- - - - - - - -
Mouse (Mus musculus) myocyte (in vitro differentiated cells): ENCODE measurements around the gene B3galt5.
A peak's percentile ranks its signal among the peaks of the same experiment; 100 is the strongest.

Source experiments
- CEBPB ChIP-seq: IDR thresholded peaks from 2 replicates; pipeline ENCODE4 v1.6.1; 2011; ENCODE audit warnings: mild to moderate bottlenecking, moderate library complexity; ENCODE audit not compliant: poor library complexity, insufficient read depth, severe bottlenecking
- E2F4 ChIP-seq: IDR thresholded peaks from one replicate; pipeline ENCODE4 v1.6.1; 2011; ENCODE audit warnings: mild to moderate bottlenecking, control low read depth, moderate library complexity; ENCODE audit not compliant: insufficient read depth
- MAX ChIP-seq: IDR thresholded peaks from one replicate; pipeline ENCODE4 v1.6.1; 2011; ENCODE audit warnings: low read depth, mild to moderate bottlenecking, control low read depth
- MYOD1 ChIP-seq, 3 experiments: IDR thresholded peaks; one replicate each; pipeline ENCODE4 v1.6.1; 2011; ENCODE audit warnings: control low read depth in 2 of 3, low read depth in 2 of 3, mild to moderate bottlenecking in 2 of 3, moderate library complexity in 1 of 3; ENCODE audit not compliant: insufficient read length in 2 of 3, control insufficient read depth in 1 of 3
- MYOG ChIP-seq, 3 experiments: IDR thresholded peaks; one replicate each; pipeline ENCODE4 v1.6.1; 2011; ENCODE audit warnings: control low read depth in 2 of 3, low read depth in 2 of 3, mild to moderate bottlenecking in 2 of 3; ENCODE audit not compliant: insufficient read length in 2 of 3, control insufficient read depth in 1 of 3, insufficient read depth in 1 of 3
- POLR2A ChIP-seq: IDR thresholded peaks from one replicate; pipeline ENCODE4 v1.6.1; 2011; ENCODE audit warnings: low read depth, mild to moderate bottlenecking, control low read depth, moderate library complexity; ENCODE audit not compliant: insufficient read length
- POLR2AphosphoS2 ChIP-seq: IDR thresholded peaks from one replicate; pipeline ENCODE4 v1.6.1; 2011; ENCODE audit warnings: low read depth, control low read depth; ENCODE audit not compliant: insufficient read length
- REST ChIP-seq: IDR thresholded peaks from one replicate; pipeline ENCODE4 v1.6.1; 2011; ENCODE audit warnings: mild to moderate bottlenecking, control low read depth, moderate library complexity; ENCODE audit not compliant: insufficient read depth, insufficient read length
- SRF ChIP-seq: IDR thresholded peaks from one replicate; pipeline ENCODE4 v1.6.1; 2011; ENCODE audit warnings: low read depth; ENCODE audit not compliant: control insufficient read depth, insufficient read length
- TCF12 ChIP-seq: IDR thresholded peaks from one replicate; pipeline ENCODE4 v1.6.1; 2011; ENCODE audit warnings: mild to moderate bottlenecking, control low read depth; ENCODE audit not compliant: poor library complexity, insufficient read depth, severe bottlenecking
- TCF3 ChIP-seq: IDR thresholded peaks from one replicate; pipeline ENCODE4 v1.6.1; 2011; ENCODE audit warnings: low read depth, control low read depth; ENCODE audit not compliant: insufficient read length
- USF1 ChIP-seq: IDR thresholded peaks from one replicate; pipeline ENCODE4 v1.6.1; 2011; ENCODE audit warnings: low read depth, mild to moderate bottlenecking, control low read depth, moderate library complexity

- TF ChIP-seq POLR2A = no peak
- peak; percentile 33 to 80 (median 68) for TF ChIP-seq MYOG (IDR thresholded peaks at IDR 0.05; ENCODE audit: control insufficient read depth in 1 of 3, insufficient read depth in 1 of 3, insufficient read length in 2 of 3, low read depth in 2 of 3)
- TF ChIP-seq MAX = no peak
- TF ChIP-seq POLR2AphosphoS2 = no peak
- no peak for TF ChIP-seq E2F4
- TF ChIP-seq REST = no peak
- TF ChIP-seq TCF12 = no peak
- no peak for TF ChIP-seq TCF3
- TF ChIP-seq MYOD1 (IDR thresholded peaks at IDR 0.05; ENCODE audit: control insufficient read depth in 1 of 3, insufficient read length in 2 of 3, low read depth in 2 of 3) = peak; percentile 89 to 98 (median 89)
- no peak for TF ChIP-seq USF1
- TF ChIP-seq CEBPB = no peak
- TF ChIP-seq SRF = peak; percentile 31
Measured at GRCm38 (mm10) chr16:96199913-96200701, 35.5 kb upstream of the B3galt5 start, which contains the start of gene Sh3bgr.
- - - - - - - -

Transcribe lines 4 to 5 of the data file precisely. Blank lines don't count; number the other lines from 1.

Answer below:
- CEBPB ChIP-seq: IDR thresholded peaks from 2 replicates; pipeline ENCODE4 v1.6.1; 2011; ENCODE audit warnings: mild to moderate bottlenecking, moderate library complexity; ENCODE audit not compliant: poor library complexity, insufficient read depth, severe bottlenecking
- E2F4 ChIP-seq: IDR thresholded peaks from one replicate; pipeline ENCODE4 v1.6.1; 2011; ENCODE audit warnings: mild to moderate bottlenecking, control low read depth, moderate library complexity; ENCODE audit not compliant: insufficient read depth